8. Install dual-pane/ tempered exterior glass windows. Vinyl cladding is not recommended.
  9. For adequate protection of your home, wood decks, gazebos, hot tub structures, sheds, children's play structures must be constructed to the same building standards (code) as your home.
  10. When possible have ladders that reach the roof. Consider placing against the street side of the house when you evacuate, anyone who stops to help can see them.
  11. If you have a swimming pool or hot tub consider the purchase a portable pump and fire hose. Test and maintain these regularly.
  12. Have an adequate number of large diameter garden hoses, connect and check water pressure.
  13. Consider purchasing a home fire protection system. (many commercial foam /gel products are available)
  14. Displaying your street address is mandatory; use visible reflective 6" numbers of a color which contrasts with its background, in some cases you may need more that one set of address numbers.
  15. Access to your home is critical, remove any limb or vegetation that extends into roadway and limits or hampers emergency vehicle access. Overhead clearance of 13'6" and horizontal clearance of 10' is required.

IMPORTANT: We are not recommending you stay and fight the fire, the decision to remain and protect your home can only be made after proper training and planning. Your physical fitness, health and proper clothing must be considered. Should you become trapped by a wildfire, the safest place may be to retreat to the inside of a house or vehicle.

Preparing for Floods

Anywhere it rains, it can flood. A flood is a general and temporary condition where two or more acres of normally dry land or two or more properties are inundated by water or mudflow. Many conditions can result in a flood: hurricanes, broken levees, outdated or clogged drainage systems and rapid accumulation of rainfall.

Just because you haven’t experienced a flood in the past, doesn’t mean you won’t in the future. Flood risk isn’t just based on history, it’s also based on a number of factors: rainfall, river-flow and tidal-surge data, topography, flood-control measures, and changes due to building and development.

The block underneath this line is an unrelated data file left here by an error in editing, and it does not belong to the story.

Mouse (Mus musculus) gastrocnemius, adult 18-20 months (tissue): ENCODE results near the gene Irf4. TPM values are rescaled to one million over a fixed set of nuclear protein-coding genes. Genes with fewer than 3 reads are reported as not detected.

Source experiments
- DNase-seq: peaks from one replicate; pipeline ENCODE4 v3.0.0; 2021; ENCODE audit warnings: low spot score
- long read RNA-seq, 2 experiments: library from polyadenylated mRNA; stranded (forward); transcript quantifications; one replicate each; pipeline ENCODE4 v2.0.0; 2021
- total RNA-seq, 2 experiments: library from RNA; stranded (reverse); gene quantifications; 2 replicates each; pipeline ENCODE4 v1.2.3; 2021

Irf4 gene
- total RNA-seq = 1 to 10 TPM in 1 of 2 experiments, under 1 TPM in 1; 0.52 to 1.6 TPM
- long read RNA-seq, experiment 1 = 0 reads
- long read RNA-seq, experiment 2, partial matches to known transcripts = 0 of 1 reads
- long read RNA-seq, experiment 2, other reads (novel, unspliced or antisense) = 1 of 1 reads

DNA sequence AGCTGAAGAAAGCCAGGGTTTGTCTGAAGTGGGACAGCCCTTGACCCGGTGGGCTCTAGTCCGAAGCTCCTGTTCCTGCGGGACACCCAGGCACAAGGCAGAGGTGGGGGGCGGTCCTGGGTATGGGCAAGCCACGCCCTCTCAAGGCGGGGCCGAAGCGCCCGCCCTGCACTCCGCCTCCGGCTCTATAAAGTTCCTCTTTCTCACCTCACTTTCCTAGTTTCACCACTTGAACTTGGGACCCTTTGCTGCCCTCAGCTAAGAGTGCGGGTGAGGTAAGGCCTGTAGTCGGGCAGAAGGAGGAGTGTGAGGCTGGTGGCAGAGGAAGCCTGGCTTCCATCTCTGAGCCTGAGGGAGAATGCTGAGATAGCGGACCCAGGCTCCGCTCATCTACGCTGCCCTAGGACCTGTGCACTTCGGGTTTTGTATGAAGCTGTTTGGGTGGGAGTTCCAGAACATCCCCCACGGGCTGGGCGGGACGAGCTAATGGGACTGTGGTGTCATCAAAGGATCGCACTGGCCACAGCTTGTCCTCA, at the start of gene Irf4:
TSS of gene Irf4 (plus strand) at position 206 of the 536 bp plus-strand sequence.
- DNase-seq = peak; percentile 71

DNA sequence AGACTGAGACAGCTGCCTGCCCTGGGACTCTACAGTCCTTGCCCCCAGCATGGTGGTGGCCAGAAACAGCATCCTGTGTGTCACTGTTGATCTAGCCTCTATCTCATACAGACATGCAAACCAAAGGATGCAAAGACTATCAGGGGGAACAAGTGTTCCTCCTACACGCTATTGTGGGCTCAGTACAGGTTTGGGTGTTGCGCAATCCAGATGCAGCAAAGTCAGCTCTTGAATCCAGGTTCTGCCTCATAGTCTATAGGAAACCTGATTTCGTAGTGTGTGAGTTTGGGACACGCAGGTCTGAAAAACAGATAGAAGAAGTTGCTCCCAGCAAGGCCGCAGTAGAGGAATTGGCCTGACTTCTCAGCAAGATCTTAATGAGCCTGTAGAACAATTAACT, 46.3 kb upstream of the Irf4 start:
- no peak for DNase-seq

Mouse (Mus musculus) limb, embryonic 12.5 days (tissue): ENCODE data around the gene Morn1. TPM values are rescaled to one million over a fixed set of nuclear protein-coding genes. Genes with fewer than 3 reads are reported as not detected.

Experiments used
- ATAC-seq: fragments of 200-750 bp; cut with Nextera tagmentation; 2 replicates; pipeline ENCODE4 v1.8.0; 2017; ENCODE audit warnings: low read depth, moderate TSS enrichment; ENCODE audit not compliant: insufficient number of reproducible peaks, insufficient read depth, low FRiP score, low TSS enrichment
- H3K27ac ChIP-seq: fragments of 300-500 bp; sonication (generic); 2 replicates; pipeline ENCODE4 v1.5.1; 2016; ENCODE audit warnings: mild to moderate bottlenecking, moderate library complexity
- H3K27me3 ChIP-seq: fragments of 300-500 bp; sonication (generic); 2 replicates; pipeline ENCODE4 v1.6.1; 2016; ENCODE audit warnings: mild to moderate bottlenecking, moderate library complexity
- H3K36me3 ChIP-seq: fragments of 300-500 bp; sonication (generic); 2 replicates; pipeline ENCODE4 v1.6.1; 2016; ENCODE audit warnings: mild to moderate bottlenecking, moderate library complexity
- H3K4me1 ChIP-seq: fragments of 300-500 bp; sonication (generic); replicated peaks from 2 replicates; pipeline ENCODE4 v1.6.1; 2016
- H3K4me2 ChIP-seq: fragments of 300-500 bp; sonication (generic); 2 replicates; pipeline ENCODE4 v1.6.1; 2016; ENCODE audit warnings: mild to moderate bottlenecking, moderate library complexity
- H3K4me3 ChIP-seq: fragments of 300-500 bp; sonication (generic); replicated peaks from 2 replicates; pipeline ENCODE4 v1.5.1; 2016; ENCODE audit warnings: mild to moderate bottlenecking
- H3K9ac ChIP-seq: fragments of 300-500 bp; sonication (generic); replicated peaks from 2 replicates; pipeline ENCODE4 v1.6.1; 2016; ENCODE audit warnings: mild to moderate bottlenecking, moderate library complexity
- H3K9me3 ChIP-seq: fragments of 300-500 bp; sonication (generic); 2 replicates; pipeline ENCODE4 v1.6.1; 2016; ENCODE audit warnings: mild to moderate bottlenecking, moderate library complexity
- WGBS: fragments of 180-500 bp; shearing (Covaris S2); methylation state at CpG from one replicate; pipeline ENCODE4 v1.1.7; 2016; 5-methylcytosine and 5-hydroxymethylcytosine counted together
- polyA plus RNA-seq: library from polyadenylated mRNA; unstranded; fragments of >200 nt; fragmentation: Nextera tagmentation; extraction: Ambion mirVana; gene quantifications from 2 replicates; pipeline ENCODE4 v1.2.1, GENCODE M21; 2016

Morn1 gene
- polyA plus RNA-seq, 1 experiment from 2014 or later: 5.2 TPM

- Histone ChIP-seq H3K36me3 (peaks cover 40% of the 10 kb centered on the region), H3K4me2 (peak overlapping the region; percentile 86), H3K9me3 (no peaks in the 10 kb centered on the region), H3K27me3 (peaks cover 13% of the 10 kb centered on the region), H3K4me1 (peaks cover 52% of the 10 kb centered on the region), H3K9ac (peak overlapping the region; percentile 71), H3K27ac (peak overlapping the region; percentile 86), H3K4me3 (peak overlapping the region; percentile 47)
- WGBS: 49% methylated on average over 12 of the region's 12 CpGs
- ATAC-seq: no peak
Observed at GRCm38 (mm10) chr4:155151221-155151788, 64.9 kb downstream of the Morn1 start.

30 percent of flood claims come from areas with minimal flood risk. It is important to know that damages from flooding are typically not covered under most homeowner insurance policies. Statistics indicate that your home has a 26% chance of being damaged by a flood during the course of a 30-year mortgage, compared to a 9% chance of fire. For more policy and claim statistics, visit the National Flood Insurance Program.

Weather termonolgy relating to flooding:

(Abbrev. ADVY)- Highlights special weather conditions that are less serious than a warning. They are for events that may cause significant inconvenience, and if caution is not exercised, it could lead to situations that may threaten life and/or property.

A watch is used when the risk of a hazardous weather or hydrologic event has increased significantly, but its occurrence, location, and/or timing is still uncertain. It is intended to provide enough lead time so that those who need to set their plans in motion can do so.

A warning is issued when a hazardous weather or hydrologic event is occurring, is imminent, or has a very high probability of occurring. A warning is used for conditions posing a threat to life or property.

Click here for more information on Weather terminology.

Flooding Preparedness Resources:

Preparing for Floods: Before, During and After

Homeowner's Guide to Flood Prevention and Response

Preventing Soil Erosion on your Property 

Preparing for Earthquakes

One of the most frightening and destructive phenomena of nature is a severe earthquake and its terrible after effects.

Earthquakes strike suddenly, violently, and without warning at any time of the day or night. If an earthquake occurs in a populated area, it may cause many deaths and injuries and extensive property damage.

Although there are no guarantees of safety during an earthquake, identifying potential hazards ahead of time and advance planning can save lives and significantly reduce injuries and property damage.

Earthquake Preparedness Resources:

Earthquake Country

USGS -  Current Earthquake Data

Southern California Seismic Network

Earthquakes & Tsunamis Prepardness